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A tribute to coaches



They’re the ones who are always there for the athletes. They are the first up in the morning, the first on the ski hill, and yet still have time search for new ideas and ways to make us, the racers, go faster. Who are these people?

They are our coaches. From the first day you start racing there is a coach there to help you every step of the way.

Over the years I have benefited from some excellent coaching. I want to share with you some of the great coaches I have had the pleasure of working with throughout my career and what they have meant to me.

So what makes a great coach?

When I was a young athlete, an 11-year-old K1 racer, I had three of the greatest coaches at the Whistler Mountain Ski Club. They all had such different personalities, and I can remember them all distinctively.

On the weekends the skiers would break up into different groups, and the coaches would take us all over the mountain. We would have the best time on these little trips. This is how I learned how to really ski and how to adapt to different terrain and snow conditions.

A great coach has a true passion for the sport of skiing. Kids at the K1 level can sense this passion and develop their desire to learn from a coach’s energy. Coaches can make a real impact on every racer they work with.

Through my years with the ski club, the provincial team and now the national team, I have encountered and worked with many different coaches. Each one of them, whether they knew it or not, taught me something that I still carry with me today at the World Cup level.

The Whistler Mountain Ski Club provided a great atmosphere for my teammates and me to develop our skills. The coaches were enthusiastic and encouraged the racers at every turn. While the training was fun, they also made us work hard – if you want to make it to the top you have to be prepared to work hard and dedicate yourself to the sport.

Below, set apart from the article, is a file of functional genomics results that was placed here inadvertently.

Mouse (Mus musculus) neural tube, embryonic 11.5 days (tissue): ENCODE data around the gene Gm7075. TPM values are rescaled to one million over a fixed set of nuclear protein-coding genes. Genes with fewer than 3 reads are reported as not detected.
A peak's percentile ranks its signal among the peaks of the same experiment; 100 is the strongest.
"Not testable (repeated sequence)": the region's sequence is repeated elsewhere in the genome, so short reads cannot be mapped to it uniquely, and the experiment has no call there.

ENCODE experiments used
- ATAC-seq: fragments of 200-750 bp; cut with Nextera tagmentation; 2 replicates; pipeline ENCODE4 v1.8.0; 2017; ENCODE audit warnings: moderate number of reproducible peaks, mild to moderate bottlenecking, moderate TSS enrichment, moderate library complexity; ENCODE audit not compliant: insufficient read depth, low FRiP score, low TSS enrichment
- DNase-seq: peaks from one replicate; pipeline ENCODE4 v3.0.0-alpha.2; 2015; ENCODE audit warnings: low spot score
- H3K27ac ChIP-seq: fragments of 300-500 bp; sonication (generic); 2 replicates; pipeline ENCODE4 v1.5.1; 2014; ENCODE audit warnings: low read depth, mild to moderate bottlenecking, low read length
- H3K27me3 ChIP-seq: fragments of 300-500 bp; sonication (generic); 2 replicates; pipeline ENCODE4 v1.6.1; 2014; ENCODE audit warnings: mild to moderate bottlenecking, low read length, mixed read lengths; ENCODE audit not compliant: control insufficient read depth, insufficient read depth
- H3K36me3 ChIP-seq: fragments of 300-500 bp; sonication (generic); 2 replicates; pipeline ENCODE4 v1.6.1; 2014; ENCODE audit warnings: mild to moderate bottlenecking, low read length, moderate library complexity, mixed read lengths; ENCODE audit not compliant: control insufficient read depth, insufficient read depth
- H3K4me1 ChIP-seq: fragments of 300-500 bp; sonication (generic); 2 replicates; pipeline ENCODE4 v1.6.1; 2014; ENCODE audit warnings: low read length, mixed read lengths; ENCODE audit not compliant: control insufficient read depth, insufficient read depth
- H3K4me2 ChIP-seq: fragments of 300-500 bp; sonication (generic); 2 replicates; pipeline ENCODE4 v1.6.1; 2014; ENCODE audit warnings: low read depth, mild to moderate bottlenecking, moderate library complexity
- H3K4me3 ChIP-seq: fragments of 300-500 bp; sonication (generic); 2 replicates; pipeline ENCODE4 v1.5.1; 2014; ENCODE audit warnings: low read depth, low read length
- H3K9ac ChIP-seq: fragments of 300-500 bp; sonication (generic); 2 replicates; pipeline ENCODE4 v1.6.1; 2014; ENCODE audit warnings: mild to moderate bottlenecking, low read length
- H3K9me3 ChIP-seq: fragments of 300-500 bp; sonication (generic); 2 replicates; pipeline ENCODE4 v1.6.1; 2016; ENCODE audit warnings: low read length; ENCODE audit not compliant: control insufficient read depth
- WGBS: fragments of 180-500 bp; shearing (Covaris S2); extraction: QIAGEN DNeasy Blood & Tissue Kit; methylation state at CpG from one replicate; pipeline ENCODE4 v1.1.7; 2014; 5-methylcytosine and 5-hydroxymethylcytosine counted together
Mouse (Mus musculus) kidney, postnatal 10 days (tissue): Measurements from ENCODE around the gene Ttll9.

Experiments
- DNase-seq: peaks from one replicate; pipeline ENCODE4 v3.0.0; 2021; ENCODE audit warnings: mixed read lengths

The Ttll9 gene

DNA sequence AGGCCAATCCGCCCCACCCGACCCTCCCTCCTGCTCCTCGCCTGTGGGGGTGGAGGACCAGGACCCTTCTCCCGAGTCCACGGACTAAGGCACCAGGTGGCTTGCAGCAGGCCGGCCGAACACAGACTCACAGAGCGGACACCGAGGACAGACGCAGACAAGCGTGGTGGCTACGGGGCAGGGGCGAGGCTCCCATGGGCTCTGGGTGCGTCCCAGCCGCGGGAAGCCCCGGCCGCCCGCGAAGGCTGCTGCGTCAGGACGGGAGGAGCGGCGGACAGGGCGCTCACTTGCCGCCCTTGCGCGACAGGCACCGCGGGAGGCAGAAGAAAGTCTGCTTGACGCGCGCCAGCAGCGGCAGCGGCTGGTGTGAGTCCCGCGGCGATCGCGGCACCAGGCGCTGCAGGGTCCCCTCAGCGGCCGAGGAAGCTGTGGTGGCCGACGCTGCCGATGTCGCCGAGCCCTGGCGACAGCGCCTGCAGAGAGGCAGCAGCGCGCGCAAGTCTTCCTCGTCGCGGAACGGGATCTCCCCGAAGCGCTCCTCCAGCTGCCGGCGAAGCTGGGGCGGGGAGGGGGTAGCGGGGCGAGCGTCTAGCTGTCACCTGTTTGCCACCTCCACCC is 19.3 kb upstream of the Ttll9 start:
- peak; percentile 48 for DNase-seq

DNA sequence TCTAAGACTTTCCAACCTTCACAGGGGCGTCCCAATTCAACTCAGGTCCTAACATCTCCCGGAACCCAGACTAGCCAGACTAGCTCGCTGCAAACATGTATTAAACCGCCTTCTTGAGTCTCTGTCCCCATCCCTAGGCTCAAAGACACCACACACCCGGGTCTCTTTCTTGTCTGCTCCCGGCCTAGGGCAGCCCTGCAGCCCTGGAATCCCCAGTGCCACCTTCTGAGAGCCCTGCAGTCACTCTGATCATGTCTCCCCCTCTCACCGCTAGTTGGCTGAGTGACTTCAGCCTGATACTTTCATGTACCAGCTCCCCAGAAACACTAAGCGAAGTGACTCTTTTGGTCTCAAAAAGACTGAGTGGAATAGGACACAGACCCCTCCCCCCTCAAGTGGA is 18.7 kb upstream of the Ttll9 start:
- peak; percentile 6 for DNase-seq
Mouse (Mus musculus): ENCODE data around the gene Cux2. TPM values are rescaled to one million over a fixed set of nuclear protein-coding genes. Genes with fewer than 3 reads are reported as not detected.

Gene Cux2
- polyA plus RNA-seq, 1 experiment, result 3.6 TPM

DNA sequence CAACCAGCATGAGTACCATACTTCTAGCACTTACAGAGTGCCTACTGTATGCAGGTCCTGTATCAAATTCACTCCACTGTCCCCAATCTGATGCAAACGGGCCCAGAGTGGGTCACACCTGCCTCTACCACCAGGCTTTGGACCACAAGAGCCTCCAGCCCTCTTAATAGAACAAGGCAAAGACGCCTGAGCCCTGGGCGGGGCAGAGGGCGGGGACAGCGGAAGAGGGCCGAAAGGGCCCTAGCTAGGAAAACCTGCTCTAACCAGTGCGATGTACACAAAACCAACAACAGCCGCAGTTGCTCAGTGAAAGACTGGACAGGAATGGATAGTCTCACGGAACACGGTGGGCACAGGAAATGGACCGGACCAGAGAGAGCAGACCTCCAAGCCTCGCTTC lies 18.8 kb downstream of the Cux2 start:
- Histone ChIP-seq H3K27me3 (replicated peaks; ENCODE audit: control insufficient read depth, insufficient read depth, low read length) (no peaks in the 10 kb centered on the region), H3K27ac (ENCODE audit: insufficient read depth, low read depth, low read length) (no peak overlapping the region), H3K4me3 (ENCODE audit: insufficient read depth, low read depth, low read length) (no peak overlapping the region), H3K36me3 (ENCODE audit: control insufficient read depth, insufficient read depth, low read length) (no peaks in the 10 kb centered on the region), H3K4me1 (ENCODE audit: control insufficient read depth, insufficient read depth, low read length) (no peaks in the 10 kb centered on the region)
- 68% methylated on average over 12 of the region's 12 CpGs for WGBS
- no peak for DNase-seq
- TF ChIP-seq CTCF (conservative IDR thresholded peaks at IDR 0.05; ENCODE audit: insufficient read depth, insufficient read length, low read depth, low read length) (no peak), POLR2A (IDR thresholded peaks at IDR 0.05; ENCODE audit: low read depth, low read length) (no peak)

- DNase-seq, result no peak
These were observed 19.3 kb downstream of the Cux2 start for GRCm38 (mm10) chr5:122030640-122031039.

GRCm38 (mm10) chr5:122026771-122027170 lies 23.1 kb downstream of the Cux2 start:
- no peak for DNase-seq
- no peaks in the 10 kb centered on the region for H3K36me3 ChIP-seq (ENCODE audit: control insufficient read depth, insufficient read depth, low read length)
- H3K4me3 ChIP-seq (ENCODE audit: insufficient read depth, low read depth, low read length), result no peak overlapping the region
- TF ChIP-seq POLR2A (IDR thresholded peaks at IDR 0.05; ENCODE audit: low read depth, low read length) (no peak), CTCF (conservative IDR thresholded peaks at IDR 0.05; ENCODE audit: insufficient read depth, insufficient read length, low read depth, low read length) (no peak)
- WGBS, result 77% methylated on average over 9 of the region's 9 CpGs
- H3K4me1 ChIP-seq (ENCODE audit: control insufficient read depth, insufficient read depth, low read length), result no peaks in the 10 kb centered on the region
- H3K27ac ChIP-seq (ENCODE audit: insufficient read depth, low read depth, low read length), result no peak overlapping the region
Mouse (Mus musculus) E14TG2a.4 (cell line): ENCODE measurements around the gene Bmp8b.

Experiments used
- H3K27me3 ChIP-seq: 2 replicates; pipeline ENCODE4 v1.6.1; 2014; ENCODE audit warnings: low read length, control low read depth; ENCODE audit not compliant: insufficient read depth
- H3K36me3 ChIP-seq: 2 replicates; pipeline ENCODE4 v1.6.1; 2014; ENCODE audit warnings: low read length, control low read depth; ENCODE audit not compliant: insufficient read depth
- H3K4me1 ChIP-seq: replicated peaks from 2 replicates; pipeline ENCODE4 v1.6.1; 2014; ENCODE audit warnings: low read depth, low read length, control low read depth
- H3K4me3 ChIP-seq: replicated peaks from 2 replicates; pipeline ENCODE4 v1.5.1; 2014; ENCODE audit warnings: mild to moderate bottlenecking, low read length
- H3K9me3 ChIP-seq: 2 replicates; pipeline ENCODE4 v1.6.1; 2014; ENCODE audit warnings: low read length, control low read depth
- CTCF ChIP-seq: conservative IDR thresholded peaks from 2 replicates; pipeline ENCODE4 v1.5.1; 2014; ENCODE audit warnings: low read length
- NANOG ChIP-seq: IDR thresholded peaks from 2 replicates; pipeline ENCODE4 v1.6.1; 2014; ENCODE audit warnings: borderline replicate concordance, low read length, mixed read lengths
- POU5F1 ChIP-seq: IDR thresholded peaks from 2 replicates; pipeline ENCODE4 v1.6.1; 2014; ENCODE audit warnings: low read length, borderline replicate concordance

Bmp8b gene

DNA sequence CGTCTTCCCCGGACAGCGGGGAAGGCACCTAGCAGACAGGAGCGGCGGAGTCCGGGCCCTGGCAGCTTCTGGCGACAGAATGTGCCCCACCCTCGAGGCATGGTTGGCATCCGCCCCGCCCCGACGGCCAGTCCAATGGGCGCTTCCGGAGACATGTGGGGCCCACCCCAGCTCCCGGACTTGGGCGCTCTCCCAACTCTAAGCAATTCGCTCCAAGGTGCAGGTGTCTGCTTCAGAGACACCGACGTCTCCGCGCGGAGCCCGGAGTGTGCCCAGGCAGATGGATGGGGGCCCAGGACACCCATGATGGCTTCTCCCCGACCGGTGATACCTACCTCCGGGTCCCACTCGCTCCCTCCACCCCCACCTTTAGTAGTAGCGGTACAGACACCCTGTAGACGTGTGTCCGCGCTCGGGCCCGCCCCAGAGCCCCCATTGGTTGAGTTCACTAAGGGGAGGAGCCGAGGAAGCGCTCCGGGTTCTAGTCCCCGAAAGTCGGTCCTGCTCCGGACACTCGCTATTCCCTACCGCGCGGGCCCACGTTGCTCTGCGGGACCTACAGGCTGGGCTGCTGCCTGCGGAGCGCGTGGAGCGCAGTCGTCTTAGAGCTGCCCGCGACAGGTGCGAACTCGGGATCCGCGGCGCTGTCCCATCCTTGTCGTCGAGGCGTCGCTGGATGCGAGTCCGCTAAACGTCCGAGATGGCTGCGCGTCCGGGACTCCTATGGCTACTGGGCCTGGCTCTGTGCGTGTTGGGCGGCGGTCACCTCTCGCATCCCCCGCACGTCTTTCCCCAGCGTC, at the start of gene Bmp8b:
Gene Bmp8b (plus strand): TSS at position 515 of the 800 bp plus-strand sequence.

A good coach will show you how to be the best you can be, and instil in you with a work ethic that will lead to success. There is no short route to the top of this sport.

A great coach will also allow racers to learn to think for themselves. It’s too easy for racers to get trapped into always looking to the coach for feedback and direction.

I started to do this under my K2 coach, Jordan Williams. He forced me to think for myself by continually asking me questions about what I was thinking and what I was feeling on my skis. I am a very quiet person so this wasn’t easy at first. But I trusted Jordan and could see that he believed in me. This made for the perfect learning atmosphere.

A coach needs to be able to see the potential in every racer he or she works with. Not every racer will become a champion, but they can all learn skills that they will have with them their entire lives.

My current coach, Jim Pollock, has had – and continues to have – the greatest impact on my skiing. Whether I am training on-hill or off-hill, I know that I have another set of eyes making sure that I am making smart training choices, and making the right changes in my skiing to be the fastest. If I start to lose my focus and drop my intensity he lets me know and I wake up! We work together as a team to find the best solutions.

Without these key coaches I wouldn’t be the athlete that I am today.

So a big thanks to all of the coaches out there who show up every day and make a difference.

And thanks to all the coaches I’ve had for their hard work, and the time and effort they put into me.

Skiing is a great sport that has provided me with many life skills that I can take with me into the world. Even if I didn’t make it as far as I have in skiing, I would still be using those skills today.